The United States Geological Survey’s real time earthquake map for the week of 24-30 November, 2016 shows that things have settled down a bit, after a few turbulent weeks.
While the overall number of tremors shown is around what we might expect, the pattern isn’t confused by series of aftershocks, as we’ve seen in recent weeks.
That said, there was certainly plenty of noteworthy activity on the map, which includes (broadly speaking) tremors of all magnitudes in the US and its territories and those of at least magnitude 4 (≥M4.0) elsewhere.
In total there were just under 1600 reported events, with two of ≥M6.0 and 29 ≥M5.0.
The distribution was also broadly as we might expect, with the larger earthquakes concentrated around the margin of the earth’s tectonic plates.
The Week’s Biggest Earthquake: M7.0, Offshore El Salvador
This week’s largest earthquake occurred where the Cocos Plate subducts beneath Central America, along the Middle America Trench. The overall situation is complicated by the fact that the Cocos plate actually subducts beneath not one but two tectonic plates (the North American in the north and the Caribbean in the south); but the earthquake epicentre is very definitely along the southern part of this boundary.
There’s no USGS event page available for this event, although the broad regional summary notes that in this area: “subduction results in relatively high rates of seismicity and a chain of numerous active volcanoes; intermediate-focus earthquakes occur within the subducted Cocos plate to depths of nearly 300 km. Since 1900, there have been many moderately sized intermediate-depth earthquakes in this region.”
From this, we might infer that this offers an adequate explanation for this week’s M7.0. The available data, however, suggest otherwise. The earthquake was shallow — at just 10km. It’s close to the plate boundary and the combination of death and location suggest that it might have been caused by compressional movement at or near the plate boundary i.e. a classic subduction event.
The moment tensor diagram produced by the USGS, showing the direction of movement, again suggests differently. This implies an extensional origin — suggesting that the earthquake was the result of shallow deformation, probably in the over-riding plate, rather than subduction.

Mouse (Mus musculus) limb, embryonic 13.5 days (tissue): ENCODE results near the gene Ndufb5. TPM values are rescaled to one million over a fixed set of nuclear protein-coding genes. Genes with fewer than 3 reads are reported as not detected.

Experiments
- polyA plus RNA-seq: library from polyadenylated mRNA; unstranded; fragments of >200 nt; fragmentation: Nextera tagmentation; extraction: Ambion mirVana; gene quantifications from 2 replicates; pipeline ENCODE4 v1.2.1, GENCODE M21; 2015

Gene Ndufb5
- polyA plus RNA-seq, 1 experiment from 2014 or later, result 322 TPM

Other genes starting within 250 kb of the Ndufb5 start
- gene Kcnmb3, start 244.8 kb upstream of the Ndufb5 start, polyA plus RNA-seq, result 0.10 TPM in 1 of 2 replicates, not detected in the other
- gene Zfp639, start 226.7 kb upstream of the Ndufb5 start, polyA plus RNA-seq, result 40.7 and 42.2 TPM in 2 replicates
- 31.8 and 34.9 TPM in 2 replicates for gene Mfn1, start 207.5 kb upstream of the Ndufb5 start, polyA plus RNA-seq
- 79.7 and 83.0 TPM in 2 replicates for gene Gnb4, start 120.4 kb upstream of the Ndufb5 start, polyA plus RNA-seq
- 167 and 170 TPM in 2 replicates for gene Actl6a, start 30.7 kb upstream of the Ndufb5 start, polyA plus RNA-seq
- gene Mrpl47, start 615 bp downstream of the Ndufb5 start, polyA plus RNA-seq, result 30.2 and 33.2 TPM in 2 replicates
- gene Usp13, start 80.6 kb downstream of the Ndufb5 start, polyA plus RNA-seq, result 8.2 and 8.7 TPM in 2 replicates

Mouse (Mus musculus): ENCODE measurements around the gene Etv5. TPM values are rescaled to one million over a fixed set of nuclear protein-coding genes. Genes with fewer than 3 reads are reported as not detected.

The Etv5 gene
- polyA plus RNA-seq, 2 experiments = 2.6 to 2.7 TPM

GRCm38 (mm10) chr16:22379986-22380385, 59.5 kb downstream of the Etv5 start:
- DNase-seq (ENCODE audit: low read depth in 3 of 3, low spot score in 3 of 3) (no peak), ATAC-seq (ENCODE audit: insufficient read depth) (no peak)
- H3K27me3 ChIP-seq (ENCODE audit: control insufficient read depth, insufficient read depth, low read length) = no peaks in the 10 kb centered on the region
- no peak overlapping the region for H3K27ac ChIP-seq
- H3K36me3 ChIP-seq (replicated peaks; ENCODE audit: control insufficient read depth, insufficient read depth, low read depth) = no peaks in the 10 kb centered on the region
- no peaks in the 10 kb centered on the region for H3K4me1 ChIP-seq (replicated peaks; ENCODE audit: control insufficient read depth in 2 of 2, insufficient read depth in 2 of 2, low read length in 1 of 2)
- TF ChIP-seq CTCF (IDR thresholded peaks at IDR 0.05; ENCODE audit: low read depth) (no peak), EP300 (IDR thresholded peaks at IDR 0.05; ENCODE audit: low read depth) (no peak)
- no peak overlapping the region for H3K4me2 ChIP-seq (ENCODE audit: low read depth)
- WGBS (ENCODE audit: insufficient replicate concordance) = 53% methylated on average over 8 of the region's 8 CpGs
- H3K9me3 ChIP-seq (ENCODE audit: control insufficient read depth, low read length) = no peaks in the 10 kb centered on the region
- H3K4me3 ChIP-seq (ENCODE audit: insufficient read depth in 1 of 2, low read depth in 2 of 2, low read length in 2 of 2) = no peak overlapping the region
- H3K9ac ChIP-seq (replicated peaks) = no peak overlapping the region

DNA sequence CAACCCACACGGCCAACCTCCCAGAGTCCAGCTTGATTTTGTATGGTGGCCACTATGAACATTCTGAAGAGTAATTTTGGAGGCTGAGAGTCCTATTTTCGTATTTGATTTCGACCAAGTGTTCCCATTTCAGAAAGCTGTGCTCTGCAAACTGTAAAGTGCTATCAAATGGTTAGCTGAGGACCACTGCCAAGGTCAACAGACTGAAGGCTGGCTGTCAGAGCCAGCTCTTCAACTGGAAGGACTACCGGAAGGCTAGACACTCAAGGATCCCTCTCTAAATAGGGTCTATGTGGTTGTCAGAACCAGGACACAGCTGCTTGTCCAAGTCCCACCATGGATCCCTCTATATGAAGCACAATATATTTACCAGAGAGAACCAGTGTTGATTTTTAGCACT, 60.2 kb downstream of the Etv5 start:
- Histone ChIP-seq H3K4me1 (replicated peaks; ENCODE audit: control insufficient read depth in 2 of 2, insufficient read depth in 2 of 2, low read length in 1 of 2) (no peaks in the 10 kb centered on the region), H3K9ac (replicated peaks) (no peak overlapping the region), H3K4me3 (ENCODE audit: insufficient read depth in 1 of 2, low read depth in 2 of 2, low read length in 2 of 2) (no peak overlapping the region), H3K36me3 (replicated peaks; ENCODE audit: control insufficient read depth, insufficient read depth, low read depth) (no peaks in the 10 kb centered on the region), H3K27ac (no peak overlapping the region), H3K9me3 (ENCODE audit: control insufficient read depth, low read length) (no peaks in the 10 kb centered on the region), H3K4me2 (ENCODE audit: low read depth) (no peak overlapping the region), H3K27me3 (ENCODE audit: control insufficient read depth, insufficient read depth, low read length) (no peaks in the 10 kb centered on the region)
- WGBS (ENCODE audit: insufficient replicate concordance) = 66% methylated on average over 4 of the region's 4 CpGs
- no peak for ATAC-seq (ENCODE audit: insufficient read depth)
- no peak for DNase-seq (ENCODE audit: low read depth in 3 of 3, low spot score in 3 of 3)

M6.6 Tremor, China
The USGS map lists this week’s central Asian earthquake as being East North-East of Karakul, Tajikistan, but in fact its epicentre lies over the border — just — in China. It’s difficult to pin down a specific origin from the available information, given that the region is one of very complicated tectonics.
At the macro level, it’s dominated by the collision between India and Asia, which has led to the uplift of the Himalayas and the Tibetan plateau; but the scale of this uplift has caused multiple major fault zones — normal, reverse and strike-slip — which are capable of generating (and frequently do generate) earthquakes.
Maps of active fault zones in this area, reproduced by Robert Yeats, indicate that the region of the epicentre has both reverse and strike-slip faults, with the latter perhaps marginally the more probable candidate (the scale of Yeats’ maps is too small to be specific). Again, the USGS offer a clue through its moment tensor diagram — and this confirms that movement was predominantly strike-slip.
US Earthquakes: Offshore Oregon
There wasn’t a lot of significant earthquake activity in the US this week, but one that stands out is the M5.5 off the coast of Oregon (and by that I mean 200km off the coast). Although in itself not especially significant — with just 10 people reporting they felt it and no reported damage — this strike-slip earthquake is a reminder of a significant threat to America’s west coast.
The earthquake occurred at the western edge of the Juan de Fuca plate, the remnant of a much larger plate which has been subjected beneath the American continent — and continues to be so. The Cascadia subduction zone, at the eastern edge of the plate, has been quiet for centuries — but we know that it can generate huge subduction earthquakes with significant consequences.
Last Thoughts: Not What They First Seem
This week’s earthquakes are a reminder that there are many components to determining the origin of an tremor and that it’s always worth looking at the scientific detail. Depth and location alone would imply a collisional source for the El Salvador ‘quake, whereas the direction of movement shows it to have been extensional. Similarly, in China, there were a number of possibilities on the map, and it took the recorded data to suggest one rather than another.
We simplify tectonics because, to some extent, we have to. But what’s going on in the Earth can be very complicated indeed.